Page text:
U.S. Secretary of Education Arne Duncan has announced the selection of Jorge Ledesma, a senior at Westfield High School, as a 2015 U.S. Presidential Scholar.

Ledesma is one of 141 outstanding American high school seniors that have demonstrated outstanding academic achievement, artistic excellence, leadership, citizenship, service, and contribution to school and community. Ledesma will be honored for his accomplishments in Washington D.C., June 21-23. The 2015 U.S. Presidential Scholars are comprised of one young man and one young woman from each state, the District of Columbia and Puerto Rico, and from U.S. families living abroad, as well as 15 chosen at-large and 20 U.S. Presidential Scholars in the Arts.

“Presidential Scholars demonstrate the accomplishments that can be made when students challenge themselves, set the highest standards, and commit themselves to excellence,” Duncan said. In a letter to Ledesma, Duncan wrote, “As you accept this recognition for your accomplishments, I call on you to remember the importance of serving your community and your nation with what you learn.”

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Ledesma has been recognized by the Westfield Public School district for many accomplishments.  He has earned perfect scores in Math, Reading, Writing, Physics, and Math 2 on the SAT, which is widely used for admission criteria to colleges.  Since entering Westfield High School, he has taken 11 Advanced Placement classes. He is a National Merit scholarship finalist; has won several Merck Science awards for achievement in Biology and Physics; and has been recognized by one of the most prestigious writing institutions in the country – The Scholastic Arts and Writing Awards – as one of the “top young writers in the country.”  He is a member of the award winning Model UN and Youth and Government (YAM) clubs.  Most recently he served as one of seven elected officers from Westfield High School at YAM, and was selected to participate in the Council for National Affairs in North Carolina this summer.

 Ledesma volunteers at the Children’s Specialized Hospital as a mentor, and describes his advocacy for disabled rights as his biggest passion. His school counselor, Jacqueline Gagliardo, has remarked that Jorge is successful in every discipline. She describes him as a scientist, a politician, a math scholar, and a writer.  His writing extends to local media, where he is assigned as a reporter.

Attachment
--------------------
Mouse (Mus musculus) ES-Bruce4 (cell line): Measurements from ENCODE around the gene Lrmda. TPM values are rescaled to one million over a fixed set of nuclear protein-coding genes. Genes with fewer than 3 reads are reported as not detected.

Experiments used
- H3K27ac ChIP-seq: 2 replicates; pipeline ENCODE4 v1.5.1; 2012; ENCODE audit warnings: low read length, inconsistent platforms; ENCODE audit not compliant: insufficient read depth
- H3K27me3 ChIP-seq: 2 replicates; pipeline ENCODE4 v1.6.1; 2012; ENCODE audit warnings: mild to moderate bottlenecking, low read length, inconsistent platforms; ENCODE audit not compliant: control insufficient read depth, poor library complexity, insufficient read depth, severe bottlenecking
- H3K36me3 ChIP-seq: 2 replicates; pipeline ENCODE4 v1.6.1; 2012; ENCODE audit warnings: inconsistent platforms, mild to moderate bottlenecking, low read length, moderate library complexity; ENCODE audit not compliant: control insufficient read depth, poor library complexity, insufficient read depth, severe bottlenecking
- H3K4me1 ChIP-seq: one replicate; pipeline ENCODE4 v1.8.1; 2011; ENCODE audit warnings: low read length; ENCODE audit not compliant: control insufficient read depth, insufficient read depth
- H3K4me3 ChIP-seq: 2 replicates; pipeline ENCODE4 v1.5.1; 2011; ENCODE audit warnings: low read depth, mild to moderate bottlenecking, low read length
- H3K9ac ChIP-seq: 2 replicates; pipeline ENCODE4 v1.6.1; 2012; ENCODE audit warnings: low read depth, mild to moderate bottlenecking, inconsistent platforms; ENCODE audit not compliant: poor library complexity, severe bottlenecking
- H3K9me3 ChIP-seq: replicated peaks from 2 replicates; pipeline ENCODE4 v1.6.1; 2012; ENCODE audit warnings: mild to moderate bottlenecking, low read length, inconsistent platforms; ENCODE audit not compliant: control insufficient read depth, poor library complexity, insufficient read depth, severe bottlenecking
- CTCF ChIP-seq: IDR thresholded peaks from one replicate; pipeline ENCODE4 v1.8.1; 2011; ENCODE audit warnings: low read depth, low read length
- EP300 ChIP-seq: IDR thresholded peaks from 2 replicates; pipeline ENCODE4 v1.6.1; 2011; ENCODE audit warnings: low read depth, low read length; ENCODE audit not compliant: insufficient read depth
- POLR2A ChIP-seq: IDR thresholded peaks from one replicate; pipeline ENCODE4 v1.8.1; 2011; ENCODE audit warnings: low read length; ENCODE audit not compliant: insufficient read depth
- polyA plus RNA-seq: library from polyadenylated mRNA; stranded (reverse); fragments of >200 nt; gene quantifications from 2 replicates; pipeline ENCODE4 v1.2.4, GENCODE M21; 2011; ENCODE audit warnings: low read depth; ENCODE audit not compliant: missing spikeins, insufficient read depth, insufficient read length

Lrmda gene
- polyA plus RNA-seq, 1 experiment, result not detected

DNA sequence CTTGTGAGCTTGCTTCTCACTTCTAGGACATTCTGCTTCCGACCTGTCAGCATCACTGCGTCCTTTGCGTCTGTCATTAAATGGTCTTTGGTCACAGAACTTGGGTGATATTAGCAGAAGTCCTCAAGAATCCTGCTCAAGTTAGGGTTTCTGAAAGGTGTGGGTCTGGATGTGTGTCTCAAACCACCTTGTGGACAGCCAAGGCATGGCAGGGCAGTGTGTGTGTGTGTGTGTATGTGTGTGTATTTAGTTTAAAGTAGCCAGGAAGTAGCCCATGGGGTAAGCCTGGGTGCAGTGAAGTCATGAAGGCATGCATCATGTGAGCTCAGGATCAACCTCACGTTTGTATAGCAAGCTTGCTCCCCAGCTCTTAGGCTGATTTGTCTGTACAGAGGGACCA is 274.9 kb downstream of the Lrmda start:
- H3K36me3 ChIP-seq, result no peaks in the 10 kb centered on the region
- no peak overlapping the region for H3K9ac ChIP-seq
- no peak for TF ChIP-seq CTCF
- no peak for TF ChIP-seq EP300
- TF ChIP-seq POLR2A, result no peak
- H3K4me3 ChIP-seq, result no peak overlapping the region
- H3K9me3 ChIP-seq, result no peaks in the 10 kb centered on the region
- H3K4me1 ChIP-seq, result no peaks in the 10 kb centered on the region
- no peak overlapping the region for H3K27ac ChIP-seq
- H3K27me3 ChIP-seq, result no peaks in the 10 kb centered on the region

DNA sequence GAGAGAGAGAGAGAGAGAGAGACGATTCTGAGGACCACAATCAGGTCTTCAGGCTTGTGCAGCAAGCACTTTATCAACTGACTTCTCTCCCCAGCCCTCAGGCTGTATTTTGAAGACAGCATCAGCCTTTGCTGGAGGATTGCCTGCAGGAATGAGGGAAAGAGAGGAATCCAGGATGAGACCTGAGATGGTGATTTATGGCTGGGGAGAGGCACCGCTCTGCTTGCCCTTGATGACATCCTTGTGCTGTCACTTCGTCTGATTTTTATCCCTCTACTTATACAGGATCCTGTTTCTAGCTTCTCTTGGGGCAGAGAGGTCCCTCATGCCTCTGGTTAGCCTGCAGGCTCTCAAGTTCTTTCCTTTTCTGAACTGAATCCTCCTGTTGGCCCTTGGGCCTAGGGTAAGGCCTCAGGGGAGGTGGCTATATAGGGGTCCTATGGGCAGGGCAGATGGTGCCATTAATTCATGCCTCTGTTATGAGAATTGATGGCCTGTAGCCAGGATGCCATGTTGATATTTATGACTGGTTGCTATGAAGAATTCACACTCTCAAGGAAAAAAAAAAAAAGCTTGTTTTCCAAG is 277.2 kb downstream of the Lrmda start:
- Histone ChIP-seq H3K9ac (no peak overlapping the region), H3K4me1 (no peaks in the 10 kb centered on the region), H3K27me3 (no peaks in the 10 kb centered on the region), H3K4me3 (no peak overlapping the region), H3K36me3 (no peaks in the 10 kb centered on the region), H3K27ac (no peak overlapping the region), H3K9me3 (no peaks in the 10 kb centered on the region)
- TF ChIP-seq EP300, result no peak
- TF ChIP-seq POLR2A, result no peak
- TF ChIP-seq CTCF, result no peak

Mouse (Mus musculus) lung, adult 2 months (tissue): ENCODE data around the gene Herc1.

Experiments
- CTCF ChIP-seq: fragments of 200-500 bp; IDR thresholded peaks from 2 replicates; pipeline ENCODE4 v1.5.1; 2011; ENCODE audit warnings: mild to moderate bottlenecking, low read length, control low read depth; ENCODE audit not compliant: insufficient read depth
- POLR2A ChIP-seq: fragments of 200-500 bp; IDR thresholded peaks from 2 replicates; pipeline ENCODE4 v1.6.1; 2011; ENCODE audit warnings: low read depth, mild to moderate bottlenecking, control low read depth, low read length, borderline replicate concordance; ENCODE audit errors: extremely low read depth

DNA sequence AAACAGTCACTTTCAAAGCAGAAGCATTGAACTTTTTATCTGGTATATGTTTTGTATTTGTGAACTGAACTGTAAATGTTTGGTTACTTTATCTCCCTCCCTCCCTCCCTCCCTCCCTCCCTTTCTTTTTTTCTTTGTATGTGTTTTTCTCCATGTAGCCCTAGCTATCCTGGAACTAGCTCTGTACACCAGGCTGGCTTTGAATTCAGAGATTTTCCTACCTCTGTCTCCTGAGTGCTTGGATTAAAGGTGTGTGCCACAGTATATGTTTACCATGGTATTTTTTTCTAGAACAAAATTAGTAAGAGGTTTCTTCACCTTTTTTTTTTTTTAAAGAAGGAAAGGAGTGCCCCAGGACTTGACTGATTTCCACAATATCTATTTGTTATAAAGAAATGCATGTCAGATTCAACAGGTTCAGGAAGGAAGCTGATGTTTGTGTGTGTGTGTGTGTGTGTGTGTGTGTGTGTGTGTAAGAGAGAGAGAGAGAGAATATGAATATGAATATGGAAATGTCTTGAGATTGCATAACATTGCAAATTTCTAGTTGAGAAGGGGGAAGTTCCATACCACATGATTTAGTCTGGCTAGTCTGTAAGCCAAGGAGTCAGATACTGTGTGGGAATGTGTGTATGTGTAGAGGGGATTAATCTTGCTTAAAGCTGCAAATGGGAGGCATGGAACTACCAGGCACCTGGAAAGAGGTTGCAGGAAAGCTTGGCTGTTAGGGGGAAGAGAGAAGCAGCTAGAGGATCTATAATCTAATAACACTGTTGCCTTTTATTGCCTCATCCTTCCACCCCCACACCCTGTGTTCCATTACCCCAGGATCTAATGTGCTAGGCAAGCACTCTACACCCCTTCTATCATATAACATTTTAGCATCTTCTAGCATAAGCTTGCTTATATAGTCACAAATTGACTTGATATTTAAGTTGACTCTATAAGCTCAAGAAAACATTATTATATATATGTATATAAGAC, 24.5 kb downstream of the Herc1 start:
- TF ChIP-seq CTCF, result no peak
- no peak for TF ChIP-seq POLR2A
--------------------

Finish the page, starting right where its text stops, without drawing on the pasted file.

Jorge hopes to become a Supreme Court Justice with an aim to write about the underrepresented, “the strangely beautiful,” as he puts it.  He will be attending Harvard University in the fall, where he will pursue a major in Government/Political Science and Philosophy, with minors in Creative Writing and Economics.

“We wish Jorge continued success in all his endeavors. He is a remarkable and compassionate student,” stated Superintendent of the Westfield Public Schools, Margaret Dolan.

Since 1983, each Presidential Scholar has been offered the opportunity to name his or her most influential teacher. Each distinguished teacher is honored with a personal letter from the Secretary of  Education.  The teacher chosen for recognition by Ledesma was Valentino Scipioni, Physics teacher at Westfield High School.

The White House Commission on Presidential Scholars, appointed by President Obama, selects honored scholars annually based on their academic success, artistic excellence, essays, school evaluations and transcripts, as well as evidence of community service, leadership, and demonstrated commitment to high ideals. Of the three million students expected to graduate from high school this year, more than 4,300 candidates qualified for the 2015 awards determined by outstanding performance on the College Board SAT and ACT exams, and through nominations made by Chief State School Officers or the National YoungArts Foundation’s nationwide.

Created in 1964, the U.S. Presidential Scholars Program has honored almost 7,000 of the nation’s top-performing students with the prestigious award given to honorees during tire annual ceremony in D.C. The program was expanded in 1979 to recognize students who demonstrate exceptional talent in the visual, literary and performing arts.